State on Information of Eagleton v. Champ, 49734
|393 S.W.2d 516
|12 July 1965
|STATE of Missouri on the information of Thomas F. EAGLETON, Attorney General, Relator, v. Norman B. CHAMP, Joseph Champ, Bill Bangert, Rosemary Bangert, and Archie Null, the purported Trustees of the Village of Champ, Missouri, and the Village of Champ, Missouri, a Municipal Corporation, Respondents.
|United States State Supreme Court of Missouri
Thomas F. Eagleton, Atty. Gen., of Missouri, James J. Murphy, Asst. Atty. Gen., James M. Douglas, Sp. Counsel to Atty. Gen., David F. Ulmer, Edwin D. Akers, Jr., Sp. Asst. Attys. Gen., Jefferson City, for relator.
John A. McCarty, Clayton, T. E. Lauer, Columbia, Veryl L. Riddle, Riddle, O'Herin & Newberry, Malden, for respondents.
Norman C. Parker, St. Louis County Counselor, Joseph B. Moore, Associate County Counselor, John J. Collins, Asst. County Counselor, for St. Louis County, Mo., amici curiae.
This is an original action in quo warranto filed September 4, 1962, ex officio by the Attorney General of Missouri, as relator. Count I seeks to have the original order of incorporation of the Village of Champ, entered by the St. Louis County Council on January 14, 1959, declared invalid and void, and Count II seeks a similar ruling with reference to a purported order of annexation of additional territory entered by the County Council on September 5, 1962. An order ousting the individual respondents from their village offices and preventing them from exercising authority over the territories is sought.
The Honorable Harry C. Blanton was appointed by this court as Special Commissioner to take testimony, make findings of fact and conclusions of law, and submit a recommendation to this court. He has made his report and has recommended denial of relator's prayer in Count I with reference to the original incorporation and the granting of relator's prayer of ouster in Count II with reference to the annexation.
Evidence taken by the Special Commissioner discloses these facts: In 1957, or perhaps earlier, Mr. Bill Bangert and some associates conceived of a plan which they named Metro. It involved the construction of a domed, all-weather sports stadium to seat 115,000 people. A three-level restaurant seating 1500 was to be suspended at the top of the dome. An underground, multi-level parking garage under the stadium was to have a capacity of 27,000 automobiles, and be adapted to conversion to a civil defense shelter accommodating 600,000 people in the event of a nuclear attack. There were to be two and one-half million square feet of adjacent shopping facilities, plus office space. The plan was to locate Metro in northwest St. Louis County near Interstate Route 70 and the proposed circumferential highway, in an incorporated village to be established.
On May 12, 1958, a petition was filed with the County Council of St. Louis County asking it to incorporate approximately 840 acres as a village under the provisions of Sec. 80.020. (All references are to RSMo 1959, V.A.M.S., unless otherwise indicated.) This area included the site where Metro was to be constructed. Following procedure prescribed by the Charter of St. Louis County, the petition was referred to various agencies, including the St. Louis County Planning Commission. It recommended that the petition for incorporation be denied. This original petition to incorporate the Village of Champ was never acted on by the County Council. Subsequently, on November 12, 1958, an amended petition was filed with the County Council, this time describing 314.3 acres and asking that it be incorporated as the Village of Champ. This revised area still included the site where Metro was to be located. The unverified amended petition was signed by eleven persons who purported to be more than two-thirds of the taxable residents of the area sought to be incorporated. The County Planning Commission again recommended against incorporation, stating, in part, that the proposed village '* * * does not meet the minimum standards for an incorporated area.' The matter was investigated by the County Council and on January 7, 1959, a public hearing was conducted. On January 14, 1959, the Council entered its order approving the incorporation and appointing five trustees of the village.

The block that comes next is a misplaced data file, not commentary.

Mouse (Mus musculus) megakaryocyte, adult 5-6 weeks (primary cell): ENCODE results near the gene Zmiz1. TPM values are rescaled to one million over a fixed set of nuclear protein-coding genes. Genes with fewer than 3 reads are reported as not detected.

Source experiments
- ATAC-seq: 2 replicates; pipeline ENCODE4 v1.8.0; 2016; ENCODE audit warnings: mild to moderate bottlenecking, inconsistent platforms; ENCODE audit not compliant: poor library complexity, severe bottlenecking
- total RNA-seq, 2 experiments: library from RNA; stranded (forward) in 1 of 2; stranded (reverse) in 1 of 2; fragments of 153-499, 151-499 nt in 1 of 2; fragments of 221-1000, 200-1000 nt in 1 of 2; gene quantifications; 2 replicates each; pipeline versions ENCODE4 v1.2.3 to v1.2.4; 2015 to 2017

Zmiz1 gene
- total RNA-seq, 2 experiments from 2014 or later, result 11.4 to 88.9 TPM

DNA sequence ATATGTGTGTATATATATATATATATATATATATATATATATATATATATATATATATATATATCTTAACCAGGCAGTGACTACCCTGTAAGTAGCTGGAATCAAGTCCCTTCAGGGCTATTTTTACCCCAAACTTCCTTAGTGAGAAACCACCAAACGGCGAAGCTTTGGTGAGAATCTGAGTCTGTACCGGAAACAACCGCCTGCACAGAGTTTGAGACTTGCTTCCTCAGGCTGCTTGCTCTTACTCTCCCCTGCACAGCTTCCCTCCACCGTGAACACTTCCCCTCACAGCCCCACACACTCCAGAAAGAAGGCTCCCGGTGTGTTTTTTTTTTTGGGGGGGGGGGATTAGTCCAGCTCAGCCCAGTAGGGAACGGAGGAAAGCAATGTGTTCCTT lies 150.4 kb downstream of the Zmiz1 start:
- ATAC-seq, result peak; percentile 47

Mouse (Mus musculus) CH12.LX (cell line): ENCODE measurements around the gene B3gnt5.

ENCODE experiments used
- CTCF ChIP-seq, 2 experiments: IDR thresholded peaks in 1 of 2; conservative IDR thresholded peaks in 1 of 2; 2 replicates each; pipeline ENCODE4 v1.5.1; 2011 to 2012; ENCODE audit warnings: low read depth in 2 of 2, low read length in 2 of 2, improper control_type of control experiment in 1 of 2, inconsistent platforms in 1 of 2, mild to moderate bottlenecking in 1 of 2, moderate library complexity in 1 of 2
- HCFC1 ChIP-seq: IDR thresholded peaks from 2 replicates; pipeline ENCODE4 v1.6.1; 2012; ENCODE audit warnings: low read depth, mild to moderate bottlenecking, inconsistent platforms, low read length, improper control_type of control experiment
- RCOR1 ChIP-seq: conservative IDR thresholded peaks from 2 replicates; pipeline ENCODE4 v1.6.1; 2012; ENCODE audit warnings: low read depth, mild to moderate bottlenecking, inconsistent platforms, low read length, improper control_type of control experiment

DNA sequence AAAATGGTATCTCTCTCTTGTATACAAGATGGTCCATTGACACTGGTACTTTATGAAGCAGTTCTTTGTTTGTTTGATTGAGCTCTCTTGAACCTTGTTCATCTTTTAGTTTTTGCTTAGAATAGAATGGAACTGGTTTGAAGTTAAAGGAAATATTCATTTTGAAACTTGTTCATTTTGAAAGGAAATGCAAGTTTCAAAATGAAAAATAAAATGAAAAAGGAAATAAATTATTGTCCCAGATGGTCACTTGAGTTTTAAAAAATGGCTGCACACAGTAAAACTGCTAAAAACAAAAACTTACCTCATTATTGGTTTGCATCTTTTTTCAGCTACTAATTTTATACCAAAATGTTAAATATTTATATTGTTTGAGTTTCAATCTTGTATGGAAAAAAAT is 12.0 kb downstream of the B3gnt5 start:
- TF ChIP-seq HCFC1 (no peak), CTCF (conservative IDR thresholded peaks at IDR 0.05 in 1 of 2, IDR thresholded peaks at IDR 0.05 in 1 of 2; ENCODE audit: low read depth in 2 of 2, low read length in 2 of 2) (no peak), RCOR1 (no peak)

The 314.3-acre tract included in the village as incorporated was bounded roughly as follows: On the north by Interstate Route 70, on the east by the incorporated municipality of Bridgeton, and on the south and west by unincorporated areas. Generally, the tract was at the top of rolling land which adjoins the bottomlands of the Missouri River. The river was located approximately one and one-half miles to the west. On the south side of the incorporated area there was a roadway known for a portion of the distance as McKelvey Road and thereafter as Creve Coeur Mill Road. The actual south boundary of the incorporated village as established by the County Council was set back 200 feet from these roadways, apparently at the suggestion of the St. Louis County Highway Engineer for reasons that had to do with possible issuance of tax bills by the county at a future date for the improvement of Creve Coeur Mill Road.